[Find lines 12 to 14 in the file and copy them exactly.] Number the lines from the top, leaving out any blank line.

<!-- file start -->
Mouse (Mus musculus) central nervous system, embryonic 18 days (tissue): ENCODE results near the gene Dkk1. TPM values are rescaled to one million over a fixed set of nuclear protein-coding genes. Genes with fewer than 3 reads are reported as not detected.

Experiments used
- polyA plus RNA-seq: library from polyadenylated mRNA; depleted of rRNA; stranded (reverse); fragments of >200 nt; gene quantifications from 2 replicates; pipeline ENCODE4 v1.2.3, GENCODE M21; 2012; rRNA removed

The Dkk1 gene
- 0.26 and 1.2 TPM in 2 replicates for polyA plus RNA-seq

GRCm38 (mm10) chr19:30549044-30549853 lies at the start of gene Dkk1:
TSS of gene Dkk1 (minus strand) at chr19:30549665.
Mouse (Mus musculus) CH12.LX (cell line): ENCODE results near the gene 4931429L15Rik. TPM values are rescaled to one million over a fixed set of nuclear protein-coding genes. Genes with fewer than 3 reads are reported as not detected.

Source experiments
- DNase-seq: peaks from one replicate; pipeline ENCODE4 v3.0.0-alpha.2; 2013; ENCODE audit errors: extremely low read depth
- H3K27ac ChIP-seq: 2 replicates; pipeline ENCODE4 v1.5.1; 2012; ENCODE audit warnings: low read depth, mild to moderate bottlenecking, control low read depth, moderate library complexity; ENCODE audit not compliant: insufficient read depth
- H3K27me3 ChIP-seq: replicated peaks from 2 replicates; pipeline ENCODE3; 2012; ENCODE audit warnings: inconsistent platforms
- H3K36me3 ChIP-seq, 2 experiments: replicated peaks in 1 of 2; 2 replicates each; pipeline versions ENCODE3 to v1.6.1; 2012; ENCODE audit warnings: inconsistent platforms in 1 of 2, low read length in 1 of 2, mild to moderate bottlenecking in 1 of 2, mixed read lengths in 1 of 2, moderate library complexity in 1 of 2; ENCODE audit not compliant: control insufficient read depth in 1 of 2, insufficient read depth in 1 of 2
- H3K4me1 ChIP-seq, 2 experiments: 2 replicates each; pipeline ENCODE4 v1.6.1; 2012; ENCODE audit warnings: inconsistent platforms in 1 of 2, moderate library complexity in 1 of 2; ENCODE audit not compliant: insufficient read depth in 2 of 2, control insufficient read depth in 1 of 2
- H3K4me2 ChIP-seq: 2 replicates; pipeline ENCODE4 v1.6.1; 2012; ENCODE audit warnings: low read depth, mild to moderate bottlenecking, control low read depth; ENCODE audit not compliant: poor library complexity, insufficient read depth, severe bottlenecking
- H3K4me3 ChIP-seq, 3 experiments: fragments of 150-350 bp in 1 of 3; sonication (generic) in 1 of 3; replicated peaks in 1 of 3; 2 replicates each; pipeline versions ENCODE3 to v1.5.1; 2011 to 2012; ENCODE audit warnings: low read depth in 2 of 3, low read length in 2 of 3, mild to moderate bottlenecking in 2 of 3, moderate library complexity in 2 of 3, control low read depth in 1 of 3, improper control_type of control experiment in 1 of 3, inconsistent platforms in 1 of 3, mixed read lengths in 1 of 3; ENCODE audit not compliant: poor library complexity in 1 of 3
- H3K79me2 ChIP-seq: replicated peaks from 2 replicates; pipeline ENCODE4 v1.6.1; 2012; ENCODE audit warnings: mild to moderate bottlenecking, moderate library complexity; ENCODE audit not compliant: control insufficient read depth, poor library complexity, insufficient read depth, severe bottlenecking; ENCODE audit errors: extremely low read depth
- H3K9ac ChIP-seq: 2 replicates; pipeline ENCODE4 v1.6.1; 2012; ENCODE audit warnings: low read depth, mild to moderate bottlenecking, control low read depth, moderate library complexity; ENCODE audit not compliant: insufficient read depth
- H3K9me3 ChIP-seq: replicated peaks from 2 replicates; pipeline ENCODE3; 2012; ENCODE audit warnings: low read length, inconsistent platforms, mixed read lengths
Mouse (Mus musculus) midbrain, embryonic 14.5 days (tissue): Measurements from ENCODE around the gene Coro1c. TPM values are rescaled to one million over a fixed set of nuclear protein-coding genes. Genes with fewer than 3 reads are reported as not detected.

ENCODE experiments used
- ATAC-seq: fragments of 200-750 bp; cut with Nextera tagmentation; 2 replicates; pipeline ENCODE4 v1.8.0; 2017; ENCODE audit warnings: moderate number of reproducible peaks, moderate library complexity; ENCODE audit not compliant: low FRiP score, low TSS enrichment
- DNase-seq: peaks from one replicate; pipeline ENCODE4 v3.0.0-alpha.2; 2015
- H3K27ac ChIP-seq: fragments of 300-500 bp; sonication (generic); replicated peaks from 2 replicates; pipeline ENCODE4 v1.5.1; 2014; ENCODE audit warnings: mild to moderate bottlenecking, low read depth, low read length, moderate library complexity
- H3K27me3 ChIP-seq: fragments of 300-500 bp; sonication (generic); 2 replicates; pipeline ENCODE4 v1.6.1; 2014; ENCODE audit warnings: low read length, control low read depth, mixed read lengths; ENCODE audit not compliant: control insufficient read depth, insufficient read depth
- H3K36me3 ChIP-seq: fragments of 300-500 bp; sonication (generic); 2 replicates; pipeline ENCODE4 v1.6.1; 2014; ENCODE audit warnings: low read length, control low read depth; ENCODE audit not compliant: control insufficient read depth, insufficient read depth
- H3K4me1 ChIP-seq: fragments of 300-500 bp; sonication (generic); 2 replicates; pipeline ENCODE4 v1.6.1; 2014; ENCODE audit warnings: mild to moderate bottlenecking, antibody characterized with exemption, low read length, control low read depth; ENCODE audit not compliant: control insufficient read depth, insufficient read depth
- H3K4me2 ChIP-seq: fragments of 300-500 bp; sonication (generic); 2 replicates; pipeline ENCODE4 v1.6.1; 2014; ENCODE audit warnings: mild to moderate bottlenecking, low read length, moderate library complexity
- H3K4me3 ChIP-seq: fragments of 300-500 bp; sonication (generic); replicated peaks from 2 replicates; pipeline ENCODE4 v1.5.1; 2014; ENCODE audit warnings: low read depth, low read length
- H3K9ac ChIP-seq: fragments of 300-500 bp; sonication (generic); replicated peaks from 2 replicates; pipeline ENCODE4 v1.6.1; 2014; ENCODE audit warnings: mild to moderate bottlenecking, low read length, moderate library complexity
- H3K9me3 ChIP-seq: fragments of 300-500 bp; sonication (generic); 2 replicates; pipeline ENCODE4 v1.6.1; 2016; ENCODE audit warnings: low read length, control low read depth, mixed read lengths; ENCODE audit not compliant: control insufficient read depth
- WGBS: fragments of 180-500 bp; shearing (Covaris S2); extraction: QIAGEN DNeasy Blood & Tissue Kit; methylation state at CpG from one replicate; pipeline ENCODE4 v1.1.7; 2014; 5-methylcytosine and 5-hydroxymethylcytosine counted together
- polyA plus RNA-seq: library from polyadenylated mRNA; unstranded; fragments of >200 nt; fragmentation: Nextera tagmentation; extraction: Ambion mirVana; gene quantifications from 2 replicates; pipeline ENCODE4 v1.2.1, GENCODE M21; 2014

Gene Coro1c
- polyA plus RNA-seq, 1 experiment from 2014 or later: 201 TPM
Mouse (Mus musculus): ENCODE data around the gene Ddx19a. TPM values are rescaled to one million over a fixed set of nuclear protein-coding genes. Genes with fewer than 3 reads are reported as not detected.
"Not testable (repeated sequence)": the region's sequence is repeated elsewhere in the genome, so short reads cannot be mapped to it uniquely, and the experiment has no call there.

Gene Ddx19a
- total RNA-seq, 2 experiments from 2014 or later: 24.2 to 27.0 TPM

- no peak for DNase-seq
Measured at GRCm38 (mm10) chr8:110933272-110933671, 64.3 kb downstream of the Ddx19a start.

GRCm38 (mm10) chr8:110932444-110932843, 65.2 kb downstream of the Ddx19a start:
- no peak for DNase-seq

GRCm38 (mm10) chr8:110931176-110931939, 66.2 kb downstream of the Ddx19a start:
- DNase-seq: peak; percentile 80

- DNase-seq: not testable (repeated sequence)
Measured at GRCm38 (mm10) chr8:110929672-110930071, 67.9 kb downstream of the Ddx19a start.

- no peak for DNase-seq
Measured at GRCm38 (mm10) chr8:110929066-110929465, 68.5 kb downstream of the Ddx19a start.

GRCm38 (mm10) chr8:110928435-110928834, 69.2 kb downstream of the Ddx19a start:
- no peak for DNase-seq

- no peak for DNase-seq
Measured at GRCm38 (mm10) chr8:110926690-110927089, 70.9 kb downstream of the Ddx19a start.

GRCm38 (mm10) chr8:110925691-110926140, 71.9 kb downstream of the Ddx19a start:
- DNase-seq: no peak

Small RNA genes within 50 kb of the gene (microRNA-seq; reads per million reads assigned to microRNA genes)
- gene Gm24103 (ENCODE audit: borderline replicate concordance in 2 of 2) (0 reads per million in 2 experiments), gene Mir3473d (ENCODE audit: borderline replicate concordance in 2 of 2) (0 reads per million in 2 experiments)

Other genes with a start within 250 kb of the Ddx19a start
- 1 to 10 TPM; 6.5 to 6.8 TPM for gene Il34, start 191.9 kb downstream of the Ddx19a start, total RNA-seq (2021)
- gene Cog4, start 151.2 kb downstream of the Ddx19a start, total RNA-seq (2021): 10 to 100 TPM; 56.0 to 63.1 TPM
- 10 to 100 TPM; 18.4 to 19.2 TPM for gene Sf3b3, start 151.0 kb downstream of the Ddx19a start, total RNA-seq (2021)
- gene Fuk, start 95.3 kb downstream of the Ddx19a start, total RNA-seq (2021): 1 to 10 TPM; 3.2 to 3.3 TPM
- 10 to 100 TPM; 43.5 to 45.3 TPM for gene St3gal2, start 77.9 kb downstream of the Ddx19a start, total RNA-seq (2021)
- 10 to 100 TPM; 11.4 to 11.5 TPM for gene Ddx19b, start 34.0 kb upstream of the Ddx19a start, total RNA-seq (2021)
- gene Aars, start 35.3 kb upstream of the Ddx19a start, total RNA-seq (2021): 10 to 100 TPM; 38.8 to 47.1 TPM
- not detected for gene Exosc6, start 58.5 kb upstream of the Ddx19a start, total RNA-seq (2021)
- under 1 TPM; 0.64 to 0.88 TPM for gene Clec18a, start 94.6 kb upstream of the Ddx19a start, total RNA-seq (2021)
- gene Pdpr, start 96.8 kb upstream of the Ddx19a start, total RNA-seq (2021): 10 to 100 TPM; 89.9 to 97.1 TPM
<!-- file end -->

- H3K27me3 ChIP-seq: replicated peaks from 2 replicates; pipeline ENCODE3; 2012; ENCODE audit warnings: inconsistent platforms
- H3K36me3 ChIP-seq, 2 experiments: replicated peaks in 1 of 2; 2 replicates each; pipeline versions ENCODE3 to v1.6.1; 2012; ENCODE audit warnings: inconsistent platforms in 1 of 2, low read length in 1 of 2, mild to moderate bottlenecking in 1 of 2, mixed read lengths in 1 of 2, moderate library complexity in 1 of 2; ENCODE audit not compliant: control insufficient read depth in 1 of 2, insufficient read depth in 1 of 2
- H3K4me1 ChIP-seq, 2 experiments: 2 replicates each; pipeline ENCODE4 v1.6.1; 2012; ENCODE audit warnings: inconsistent platforms in 1 of 2, moderate library complexity in 1 of 2; ENCODE audit not compliant: insufficient read depth in 2 of 2, control insufficient read depth in 1 of 2